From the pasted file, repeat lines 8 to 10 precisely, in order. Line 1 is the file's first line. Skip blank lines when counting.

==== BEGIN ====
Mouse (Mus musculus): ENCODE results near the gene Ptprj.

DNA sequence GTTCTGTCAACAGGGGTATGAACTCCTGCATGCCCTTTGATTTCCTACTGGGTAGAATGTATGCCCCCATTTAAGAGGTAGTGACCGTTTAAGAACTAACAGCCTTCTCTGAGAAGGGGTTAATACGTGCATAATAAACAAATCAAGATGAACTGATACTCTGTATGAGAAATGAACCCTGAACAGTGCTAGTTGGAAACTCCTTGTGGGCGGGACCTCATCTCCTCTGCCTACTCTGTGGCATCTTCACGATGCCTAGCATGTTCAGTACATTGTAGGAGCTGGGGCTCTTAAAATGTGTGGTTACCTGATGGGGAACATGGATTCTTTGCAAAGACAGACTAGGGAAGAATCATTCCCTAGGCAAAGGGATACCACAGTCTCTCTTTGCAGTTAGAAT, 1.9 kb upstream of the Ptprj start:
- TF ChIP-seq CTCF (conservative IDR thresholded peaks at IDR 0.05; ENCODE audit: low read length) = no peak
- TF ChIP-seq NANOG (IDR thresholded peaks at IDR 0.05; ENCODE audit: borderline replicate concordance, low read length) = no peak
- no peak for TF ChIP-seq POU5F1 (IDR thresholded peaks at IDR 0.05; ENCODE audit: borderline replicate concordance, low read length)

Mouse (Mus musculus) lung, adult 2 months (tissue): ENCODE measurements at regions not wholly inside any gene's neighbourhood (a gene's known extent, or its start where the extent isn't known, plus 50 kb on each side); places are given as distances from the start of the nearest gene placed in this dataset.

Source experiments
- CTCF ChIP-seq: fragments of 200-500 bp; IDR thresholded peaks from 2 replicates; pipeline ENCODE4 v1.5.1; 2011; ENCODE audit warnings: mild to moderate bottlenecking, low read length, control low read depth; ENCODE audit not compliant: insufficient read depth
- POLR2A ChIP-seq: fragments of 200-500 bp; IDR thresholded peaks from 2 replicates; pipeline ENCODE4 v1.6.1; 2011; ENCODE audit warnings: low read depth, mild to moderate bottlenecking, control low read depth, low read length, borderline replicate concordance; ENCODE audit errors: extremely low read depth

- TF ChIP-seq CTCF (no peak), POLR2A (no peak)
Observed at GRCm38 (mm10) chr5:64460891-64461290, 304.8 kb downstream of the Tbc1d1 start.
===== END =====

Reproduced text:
- CTCF ChIP-seq: fragments of 200-500 bp; IDR thresholded peaks from 2 replicates; pipeline ENCODE4 v1.5.1; 2011; ENCODE audit warnings: mild to moderate bottlenecking, low read length, control low read depth; ENCODE audit not compliant: insufficient read depth
- POLR2A ChIP-seq: fragments of 200-500 bp; IDR thresholded peaks from 2 replicates; pipeline ENCODE4 v1.6.1; 2011; ENCODE audit warnings: low read depth, mild to moderate bottlenecking, control low read depth, low read length, borderline replicate concordance; ENCODE audit errors: extremely low read depth

- TF ChIP-seq CTCF (no peak), POLR2A (no peak)